Editorial: On to Tokyo Olympics!
The PyeongChang Winter Olympics came to a close on February 25. Let’s review the lessons of these games as we look forward to the Tokyo Olympics just two years away.
The tournament opened with concerns about politics overshadowing the spectacle of events. Yet, once the games were underway, the true stars of the show turned out to be the athletes. For the Japanese, the gold medals won by skaters Yuzuru Hanyu, Nao Kodaira, and the Takagi sisters, together with the drama of Sara Takanashi’s ski jumps and the curling athletes, were quite moving. A successful Japanese team will be key at the Tokyo Olympics as well.
Japan won 13 medals at PyeongChang, including four gold medals, its best-ever showing at a Winter Olympics, and far superior to the Nagano Olympics in 1998. Notably, the speed skating team captured six medals, including three golds. This superb comeback is due entirely to the thorough strengthening organized by the national team after Japan failed to rank at the Sochi Olympics.
A representative example is the victory in women’s team pursuit speed skating. The Japanese women’s technique was polished under a Dutch coach recruited for this purpose. Improvements by the national team also bore fruit in swimming and table tennis in Rio. To make the Tokyo Olympics our best showing ever, the country should deepen its involvement in arranging for the training of players.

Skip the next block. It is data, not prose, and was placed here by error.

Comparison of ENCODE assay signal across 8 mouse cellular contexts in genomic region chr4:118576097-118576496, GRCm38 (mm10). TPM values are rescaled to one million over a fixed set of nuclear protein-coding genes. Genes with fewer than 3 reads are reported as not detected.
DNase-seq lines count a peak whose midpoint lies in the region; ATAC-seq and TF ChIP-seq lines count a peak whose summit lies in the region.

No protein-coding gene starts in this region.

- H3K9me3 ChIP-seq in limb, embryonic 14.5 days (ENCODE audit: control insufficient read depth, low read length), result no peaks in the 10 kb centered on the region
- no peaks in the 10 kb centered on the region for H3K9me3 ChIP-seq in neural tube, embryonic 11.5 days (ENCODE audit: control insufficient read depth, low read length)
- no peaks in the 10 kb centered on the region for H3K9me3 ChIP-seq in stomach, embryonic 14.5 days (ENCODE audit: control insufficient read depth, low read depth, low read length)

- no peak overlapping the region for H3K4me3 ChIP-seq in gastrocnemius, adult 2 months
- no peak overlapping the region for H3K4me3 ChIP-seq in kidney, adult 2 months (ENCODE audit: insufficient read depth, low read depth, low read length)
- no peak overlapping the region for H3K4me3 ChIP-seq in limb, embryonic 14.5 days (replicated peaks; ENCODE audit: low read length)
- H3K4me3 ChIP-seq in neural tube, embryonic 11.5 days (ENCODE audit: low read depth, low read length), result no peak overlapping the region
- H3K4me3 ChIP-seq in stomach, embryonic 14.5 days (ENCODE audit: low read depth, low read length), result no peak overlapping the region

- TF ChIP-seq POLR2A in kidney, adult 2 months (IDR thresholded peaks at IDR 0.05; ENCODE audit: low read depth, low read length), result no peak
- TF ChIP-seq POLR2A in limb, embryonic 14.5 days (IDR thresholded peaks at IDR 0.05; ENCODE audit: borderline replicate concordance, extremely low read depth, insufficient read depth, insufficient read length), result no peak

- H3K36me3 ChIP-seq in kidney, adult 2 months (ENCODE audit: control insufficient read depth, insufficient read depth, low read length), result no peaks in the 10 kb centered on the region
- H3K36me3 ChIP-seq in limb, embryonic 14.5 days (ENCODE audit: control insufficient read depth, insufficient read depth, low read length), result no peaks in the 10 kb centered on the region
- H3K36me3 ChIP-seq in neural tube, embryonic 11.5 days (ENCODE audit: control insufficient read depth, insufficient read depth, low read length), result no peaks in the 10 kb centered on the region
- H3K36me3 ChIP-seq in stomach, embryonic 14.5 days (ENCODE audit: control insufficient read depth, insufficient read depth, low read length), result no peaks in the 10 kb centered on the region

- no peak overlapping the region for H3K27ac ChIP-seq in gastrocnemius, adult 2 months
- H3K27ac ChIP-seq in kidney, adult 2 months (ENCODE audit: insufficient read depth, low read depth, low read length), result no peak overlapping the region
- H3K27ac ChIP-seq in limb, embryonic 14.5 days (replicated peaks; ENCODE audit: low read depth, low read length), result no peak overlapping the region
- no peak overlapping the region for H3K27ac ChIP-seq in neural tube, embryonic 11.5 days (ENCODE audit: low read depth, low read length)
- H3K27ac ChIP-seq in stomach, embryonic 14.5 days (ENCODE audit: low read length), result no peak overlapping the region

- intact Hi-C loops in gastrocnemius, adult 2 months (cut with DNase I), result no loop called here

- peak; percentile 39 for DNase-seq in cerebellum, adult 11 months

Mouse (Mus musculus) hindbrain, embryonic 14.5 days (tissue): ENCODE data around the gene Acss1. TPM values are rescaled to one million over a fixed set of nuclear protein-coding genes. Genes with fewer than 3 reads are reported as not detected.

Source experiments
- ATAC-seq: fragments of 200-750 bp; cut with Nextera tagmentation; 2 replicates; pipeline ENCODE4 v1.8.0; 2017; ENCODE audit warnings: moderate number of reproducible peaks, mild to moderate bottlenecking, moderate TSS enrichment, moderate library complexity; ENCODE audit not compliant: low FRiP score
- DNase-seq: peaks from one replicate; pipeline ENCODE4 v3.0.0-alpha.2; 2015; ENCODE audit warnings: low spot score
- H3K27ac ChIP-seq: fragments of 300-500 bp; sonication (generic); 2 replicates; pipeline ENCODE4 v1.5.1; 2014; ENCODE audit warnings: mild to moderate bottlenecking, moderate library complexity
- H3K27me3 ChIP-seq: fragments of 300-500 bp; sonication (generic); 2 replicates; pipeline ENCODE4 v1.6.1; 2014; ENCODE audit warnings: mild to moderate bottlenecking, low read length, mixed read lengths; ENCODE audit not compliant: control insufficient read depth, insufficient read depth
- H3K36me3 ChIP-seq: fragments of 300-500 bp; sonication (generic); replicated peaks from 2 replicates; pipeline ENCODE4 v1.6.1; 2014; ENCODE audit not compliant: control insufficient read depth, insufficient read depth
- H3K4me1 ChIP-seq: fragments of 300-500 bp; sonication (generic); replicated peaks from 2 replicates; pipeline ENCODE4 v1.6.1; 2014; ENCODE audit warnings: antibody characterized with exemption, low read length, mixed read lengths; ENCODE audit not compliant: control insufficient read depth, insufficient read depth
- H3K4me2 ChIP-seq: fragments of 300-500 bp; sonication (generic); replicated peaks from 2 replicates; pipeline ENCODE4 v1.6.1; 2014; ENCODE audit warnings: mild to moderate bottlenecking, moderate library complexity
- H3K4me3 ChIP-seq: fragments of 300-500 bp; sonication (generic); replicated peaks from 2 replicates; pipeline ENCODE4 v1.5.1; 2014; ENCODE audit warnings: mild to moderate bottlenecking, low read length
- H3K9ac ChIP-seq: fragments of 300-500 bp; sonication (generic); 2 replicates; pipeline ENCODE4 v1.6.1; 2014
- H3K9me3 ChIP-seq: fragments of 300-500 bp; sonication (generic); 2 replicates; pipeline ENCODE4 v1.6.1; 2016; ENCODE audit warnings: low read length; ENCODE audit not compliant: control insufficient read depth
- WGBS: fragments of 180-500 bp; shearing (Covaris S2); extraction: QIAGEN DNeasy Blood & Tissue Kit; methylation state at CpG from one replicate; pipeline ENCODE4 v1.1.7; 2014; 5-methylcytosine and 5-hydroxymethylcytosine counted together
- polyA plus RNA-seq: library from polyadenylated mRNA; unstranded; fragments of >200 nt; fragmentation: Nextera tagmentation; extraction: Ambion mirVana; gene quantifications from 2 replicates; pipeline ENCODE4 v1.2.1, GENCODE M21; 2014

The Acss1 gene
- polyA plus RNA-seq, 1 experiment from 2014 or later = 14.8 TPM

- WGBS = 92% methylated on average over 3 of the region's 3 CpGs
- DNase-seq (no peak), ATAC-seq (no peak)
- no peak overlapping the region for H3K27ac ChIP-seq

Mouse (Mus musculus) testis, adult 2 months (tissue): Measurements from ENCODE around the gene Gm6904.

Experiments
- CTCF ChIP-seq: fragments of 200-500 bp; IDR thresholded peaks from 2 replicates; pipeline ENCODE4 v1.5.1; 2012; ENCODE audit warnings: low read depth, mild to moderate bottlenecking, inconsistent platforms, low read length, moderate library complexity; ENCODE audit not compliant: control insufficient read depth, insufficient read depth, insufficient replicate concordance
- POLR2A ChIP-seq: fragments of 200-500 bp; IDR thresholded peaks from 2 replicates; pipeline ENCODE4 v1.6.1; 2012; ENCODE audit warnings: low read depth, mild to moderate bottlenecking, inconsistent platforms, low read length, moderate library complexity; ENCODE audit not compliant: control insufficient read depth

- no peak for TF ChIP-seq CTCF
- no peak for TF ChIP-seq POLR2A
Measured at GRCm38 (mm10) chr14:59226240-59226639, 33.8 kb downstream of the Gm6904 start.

The Olympics are still clouded by the issue of doping. Sports powerhouse Russia was unable to send a team to PyeongChang. It will be excluded from the Tokyo Games as well by the Olympics authorities, to punish the whole country for its missteps at the Sochi Olympics. The sports world’s initial rush to normalize the situation has been averted. Hasty compromise will only confuse the situation.
The biggest regret of this Winter Olympics is the permissiveness by which North Korea’s smile diplomacy offensive was received. North Korea, isolated from the world over its nuclear and missile development programs, saw the Olympics as an opportunity to use South Korea to dodge international sanctions, and South Korea willingly went along with it.
The International Olympic Committee was complicit in this. The North-South unified ice hockey team, which the IOC permitted, became iconic. The IOC unfortunately bent its own rules, loosened standards, and allowed a special exception to increase the number of players. This disregard for sports besmirches the name of the Olympics and creates a breeding-ground for future problems.
The Olympics should be immune from, and not facilitate, political showmanship, such as Hitler’s Berlin Olympics, the boycotts of the Moscow and Los Angeles Olympics, and now PyeongChang. That is why we must strive to raise our ideals and prevent interference. Let’s not repeat the errors of PyeongChang in Tokyo.
(Click here to read the original article in Japanese.)
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